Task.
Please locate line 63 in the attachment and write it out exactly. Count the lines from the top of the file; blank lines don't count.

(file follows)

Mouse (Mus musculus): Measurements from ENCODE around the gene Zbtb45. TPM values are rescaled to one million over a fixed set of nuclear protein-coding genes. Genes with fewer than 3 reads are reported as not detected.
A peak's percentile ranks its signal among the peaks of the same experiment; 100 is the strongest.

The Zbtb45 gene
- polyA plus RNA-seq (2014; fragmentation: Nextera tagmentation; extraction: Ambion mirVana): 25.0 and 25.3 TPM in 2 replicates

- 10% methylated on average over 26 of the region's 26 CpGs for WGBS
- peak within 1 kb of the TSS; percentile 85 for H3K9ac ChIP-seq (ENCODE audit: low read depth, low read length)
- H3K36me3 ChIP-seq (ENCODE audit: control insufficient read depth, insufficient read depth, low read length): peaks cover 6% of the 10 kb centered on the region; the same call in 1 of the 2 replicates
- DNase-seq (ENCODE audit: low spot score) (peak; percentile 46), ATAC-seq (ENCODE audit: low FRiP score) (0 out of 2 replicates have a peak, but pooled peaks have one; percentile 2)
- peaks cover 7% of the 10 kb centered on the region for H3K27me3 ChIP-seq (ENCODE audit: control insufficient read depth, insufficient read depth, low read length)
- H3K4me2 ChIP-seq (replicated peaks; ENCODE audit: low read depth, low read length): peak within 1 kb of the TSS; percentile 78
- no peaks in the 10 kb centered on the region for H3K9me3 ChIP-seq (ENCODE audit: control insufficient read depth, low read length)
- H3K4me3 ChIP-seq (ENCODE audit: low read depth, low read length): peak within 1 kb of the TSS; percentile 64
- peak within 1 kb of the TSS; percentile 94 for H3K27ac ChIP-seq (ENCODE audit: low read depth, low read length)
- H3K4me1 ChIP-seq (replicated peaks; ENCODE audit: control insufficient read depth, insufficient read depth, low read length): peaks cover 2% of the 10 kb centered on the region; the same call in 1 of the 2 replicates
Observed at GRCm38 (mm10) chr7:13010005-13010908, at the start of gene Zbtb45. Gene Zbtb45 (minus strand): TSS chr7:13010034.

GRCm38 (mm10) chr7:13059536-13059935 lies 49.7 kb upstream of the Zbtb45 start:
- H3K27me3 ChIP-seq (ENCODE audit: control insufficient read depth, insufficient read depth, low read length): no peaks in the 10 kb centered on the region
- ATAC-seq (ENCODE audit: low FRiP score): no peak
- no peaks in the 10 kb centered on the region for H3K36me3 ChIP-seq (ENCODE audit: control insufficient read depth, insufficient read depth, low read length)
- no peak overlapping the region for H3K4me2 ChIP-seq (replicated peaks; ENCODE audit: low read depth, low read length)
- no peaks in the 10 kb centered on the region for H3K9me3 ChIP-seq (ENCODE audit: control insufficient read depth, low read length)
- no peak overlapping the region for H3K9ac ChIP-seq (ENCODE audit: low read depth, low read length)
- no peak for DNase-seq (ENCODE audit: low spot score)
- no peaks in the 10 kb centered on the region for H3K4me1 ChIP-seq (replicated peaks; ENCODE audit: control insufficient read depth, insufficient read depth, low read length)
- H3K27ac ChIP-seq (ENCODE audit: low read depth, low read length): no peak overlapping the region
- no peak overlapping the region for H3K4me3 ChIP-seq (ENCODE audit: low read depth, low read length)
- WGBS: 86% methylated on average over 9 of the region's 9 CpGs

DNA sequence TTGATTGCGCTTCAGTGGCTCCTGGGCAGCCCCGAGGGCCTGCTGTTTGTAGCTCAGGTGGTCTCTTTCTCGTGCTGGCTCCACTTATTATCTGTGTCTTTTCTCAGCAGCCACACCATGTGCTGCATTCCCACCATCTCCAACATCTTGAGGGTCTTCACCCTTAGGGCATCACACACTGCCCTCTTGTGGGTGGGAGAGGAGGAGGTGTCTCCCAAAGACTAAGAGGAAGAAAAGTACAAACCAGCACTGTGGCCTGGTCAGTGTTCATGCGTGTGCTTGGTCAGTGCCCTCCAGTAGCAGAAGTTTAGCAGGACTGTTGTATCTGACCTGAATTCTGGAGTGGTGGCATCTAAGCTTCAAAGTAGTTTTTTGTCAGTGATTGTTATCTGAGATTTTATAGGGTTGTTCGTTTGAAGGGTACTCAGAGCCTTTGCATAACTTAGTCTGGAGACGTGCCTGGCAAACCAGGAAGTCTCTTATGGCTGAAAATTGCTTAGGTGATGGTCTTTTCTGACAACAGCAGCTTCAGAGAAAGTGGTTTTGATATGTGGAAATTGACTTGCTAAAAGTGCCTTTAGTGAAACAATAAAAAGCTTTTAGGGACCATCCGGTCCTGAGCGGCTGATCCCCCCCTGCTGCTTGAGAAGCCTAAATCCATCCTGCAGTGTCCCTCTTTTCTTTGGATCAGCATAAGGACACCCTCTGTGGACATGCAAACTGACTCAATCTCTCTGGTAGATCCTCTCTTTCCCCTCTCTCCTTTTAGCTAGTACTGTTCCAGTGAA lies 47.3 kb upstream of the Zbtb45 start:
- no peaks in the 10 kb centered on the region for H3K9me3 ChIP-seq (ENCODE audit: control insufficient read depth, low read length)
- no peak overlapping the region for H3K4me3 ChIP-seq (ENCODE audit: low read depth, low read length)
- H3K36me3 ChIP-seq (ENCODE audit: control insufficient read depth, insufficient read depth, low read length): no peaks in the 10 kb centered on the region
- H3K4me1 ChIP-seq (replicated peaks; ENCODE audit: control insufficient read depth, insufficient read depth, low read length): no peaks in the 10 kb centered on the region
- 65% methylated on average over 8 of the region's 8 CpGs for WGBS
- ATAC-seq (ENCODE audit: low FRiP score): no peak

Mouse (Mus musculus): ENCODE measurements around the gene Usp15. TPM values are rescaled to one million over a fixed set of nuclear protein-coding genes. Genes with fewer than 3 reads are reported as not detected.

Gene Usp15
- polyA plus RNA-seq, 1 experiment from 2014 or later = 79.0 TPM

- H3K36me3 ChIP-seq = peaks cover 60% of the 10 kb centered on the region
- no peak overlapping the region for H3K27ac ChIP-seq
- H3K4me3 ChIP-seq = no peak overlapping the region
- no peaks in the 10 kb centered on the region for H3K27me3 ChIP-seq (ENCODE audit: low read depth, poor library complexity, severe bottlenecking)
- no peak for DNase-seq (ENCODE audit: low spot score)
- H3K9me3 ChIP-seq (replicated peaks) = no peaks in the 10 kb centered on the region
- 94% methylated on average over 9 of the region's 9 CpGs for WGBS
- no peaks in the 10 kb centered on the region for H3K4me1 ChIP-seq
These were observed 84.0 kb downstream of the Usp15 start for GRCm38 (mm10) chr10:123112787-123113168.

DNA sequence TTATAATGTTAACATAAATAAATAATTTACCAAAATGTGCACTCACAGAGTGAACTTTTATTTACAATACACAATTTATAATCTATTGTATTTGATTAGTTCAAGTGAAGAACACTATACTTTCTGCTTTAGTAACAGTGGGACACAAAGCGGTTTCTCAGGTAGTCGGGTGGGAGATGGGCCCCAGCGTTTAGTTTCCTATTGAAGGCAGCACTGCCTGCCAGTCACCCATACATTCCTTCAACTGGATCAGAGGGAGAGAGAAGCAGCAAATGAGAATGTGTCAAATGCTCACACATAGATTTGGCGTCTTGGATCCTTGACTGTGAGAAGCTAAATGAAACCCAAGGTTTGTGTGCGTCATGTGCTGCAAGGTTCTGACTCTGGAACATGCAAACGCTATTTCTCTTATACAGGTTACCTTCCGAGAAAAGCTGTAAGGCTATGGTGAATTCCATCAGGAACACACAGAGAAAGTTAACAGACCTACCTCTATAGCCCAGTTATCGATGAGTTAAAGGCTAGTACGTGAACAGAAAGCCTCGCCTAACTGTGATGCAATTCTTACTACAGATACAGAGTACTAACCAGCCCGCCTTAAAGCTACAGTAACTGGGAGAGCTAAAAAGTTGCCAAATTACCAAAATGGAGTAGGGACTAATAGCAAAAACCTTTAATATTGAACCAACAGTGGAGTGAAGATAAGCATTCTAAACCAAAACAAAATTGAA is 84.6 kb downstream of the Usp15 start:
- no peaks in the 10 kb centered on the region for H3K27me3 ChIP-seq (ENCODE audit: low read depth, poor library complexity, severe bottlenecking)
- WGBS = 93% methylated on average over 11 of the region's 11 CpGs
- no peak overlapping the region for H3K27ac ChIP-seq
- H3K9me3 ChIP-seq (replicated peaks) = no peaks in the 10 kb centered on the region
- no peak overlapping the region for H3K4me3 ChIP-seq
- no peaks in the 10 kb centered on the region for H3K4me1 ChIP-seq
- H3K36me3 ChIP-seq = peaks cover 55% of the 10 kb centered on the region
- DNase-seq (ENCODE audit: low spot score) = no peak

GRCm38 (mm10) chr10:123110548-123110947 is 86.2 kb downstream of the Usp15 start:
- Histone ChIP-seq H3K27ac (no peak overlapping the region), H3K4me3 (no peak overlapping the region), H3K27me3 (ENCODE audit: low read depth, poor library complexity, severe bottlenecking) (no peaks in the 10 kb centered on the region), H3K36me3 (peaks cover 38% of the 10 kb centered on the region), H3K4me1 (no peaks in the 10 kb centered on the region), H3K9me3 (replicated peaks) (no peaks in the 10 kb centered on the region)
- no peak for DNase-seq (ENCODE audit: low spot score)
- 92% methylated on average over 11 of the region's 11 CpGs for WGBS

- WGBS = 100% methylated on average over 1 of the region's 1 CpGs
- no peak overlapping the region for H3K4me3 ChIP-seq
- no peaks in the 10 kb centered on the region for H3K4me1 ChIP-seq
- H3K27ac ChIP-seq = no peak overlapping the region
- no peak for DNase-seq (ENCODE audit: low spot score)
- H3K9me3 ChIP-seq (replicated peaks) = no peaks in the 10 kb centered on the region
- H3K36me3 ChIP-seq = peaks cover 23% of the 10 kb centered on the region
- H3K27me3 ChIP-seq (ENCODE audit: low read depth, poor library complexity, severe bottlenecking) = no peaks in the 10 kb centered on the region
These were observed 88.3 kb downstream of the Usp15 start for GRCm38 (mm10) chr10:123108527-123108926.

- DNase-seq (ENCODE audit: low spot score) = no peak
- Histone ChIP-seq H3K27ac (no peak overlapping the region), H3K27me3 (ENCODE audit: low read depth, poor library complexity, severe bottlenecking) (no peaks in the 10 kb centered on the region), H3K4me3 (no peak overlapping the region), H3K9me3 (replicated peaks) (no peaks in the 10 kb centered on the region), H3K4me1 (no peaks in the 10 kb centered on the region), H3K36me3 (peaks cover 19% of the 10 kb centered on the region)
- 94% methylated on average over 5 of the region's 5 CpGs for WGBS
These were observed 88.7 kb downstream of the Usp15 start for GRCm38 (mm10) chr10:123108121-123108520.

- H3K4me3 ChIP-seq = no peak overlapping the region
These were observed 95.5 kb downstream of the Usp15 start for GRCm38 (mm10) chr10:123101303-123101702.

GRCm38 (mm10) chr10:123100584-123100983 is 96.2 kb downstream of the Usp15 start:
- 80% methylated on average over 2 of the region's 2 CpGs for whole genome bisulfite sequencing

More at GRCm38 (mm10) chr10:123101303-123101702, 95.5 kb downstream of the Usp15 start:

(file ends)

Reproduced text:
- H3K27ac ChIP-seq = no peak overlapping the region